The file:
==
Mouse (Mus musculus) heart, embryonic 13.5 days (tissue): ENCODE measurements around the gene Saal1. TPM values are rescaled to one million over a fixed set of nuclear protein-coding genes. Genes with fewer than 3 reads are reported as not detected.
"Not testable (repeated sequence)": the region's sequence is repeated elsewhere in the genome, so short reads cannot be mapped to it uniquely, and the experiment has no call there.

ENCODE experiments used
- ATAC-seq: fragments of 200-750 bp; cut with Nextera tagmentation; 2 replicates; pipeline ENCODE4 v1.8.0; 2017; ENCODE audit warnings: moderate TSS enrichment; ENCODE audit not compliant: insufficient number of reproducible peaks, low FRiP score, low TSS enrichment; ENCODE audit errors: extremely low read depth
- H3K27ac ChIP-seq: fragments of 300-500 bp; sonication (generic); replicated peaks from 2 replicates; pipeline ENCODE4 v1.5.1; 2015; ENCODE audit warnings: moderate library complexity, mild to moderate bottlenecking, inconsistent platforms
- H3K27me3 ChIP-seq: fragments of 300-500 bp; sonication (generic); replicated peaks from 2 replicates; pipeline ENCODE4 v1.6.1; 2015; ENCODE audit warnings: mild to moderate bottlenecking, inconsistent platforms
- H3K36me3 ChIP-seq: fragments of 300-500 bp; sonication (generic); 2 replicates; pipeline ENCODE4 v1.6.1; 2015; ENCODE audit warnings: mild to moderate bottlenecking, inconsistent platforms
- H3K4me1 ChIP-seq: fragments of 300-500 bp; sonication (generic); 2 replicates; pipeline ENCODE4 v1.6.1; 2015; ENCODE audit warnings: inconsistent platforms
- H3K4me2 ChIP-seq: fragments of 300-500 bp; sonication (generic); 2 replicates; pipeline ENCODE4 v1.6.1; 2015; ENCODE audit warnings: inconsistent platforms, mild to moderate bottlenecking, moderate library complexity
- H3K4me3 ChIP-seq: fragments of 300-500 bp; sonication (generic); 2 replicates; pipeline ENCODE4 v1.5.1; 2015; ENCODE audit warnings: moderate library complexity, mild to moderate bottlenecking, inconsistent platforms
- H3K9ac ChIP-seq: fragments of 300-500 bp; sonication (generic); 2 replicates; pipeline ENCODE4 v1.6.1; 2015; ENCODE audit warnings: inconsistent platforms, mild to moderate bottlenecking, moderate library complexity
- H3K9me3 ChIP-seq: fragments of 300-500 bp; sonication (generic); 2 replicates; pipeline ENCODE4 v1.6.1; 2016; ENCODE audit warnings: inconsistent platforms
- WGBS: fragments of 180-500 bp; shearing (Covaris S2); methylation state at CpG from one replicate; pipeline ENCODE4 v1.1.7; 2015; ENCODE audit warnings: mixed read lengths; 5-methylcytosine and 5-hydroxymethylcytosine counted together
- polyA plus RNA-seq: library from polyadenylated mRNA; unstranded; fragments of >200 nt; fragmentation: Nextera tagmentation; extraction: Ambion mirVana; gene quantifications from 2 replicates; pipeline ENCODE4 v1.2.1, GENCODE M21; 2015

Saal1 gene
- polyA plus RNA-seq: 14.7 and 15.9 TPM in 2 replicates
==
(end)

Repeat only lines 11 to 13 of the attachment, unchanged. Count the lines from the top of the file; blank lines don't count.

- H3K9ac ChIP-seq: fragments of 300-500 bp; sonication (generic); 2 replicates; pipeline ENCODE4 v1.6.1; 2015; ENCODE audit warnings: inconsistent platforms, mild to moderate bottlenecking, moderate library complexity
- H3K9me3 ChIP-seq: fragments of 300-500 bp; sonication (generic); 2 replicates; pipeline ENCODE4 v1.6.1; 2016; ENCODE audit warnings: inconsistent platforms
- WGBS: fragments of 180-500 bp; shearing (Covaris S2); methylation state at CpG from one replicate; pipeline ENCODE4 v1.1.7; 2015; ENCODE audit warnings: mixed read lengths; 5-methylcytosine and 5-hydroxymethylcytosine counted together